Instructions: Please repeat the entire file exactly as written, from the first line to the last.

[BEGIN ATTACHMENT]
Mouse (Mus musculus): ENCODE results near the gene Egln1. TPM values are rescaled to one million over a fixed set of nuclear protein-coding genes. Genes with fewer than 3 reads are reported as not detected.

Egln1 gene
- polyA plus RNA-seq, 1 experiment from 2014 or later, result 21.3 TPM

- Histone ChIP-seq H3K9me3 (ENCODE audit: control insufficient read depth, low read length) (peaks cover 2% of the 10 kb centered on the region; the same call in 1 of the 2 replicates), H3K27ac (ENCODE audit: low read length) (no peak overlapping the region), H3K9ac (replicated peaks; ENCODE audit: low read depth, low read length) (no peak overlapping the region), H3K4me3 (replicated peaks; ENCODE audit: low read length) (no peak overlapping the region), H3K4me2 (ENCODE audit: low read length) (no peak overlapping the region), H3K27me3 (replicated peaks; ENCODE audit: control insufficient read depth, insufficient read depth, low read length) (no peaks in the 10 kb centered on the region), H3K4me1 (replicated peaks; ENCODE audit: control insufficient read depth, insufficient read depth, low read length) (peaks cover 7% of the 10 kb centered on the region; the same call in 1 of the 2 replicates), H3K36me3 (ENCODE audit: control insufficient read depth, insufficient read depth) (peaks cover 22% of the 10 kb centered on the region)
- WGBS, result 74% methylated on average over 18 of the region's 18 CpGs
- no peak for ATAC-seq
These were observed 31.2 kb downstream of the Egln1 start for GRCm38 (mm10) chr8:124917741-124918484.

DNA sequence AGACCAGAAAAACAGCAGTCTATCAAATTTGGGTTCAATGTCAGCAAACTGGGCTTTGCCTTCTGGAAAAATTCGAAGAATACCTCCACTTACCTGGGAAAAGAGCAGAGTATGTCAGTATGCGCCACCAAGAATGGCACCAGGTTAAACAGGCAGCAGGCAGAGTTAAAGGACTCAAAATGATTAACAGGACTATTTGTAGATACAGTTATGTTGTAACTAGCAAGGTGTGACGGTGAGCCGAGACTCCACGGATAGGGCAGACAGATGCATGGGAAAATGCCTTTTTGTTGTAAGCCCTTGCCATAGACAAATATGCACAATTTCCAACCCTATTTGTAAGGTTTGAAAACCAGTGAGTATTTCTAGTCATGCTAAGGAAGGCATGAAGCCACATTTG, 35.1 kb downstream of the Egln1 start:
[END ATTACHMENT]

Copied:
Mouse (Mus musculus): ENCODE results near the gene Egln1. TPM values are rescaled to one million over a fixed set of nuclear protein-coding genes. Genes with fewer than 3 reads are reported as not detected.

Egln1 gene
- polyA plus RNA-seq, 1 experiment from 2014 or later, result 21.3 TPM

- Histone ChIP-seq H3K9me3 (ENCODE audit: control insufficient read depth, low read length) (peaks cover 2% of the 10 kb centered on the region; the same call in 1 of the 2 replicates), H3K27ac (ENCODE audit: low read length) (no peak overlapping the region), H3K9ac (replicated peaks; ENCODE audit: low read depth, low read length) (no peak overlapping the region), H3K4me3 (replicated peaks; ENCODE audit: low read length) (no peak overlapping the region), H3K4me2 (ENCODE audit: low read length) (no peak overlapping the region), H3K27me3 (replicated peaks; ENCODE audit: control insufficient read depth, insufficient read depth, low read length) (no peaks in the 10 kb centered on the region), H3K4me1 (replicated peaks; ENCODE audit: control insufficient read depth, insufficient read depth, low read length) (peaks cover 7% of the 10 kb centered on the region; the same call in 1 of the 2 replicates), H3K36me3 (ENCODE audit: control insufficient read depth, insufficient read depth) (peaks cover 22% of the 10 kb centered on the region)
- WGBS, result 74% methylated on average over 18 of the region's 18 CpGs
- no peak for ATAC-seq
These were observed 31.2 kb downstream of the Egln1 start for GRCm38 (mm10) chr8:124917741-124918484.

DNA sequence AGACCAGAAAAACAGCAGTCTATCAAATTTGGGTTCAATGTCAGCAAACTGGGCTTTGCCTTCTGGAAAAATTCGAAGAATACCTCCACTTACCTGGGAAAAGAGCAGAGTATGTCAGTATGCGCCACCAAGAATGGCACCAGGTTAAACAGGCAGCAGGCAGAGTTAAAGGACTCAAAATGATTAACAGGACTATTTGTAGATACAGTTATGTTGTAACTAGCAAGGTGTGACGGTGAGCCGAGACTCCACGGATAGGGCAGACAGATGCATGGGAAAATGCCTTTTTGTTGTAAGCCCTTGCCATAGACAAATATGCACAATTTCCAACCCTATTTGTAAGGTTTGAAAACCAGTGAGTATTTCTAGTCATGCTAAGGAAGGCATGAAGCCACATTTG, 35.1 kb downstream of the Egln1 start: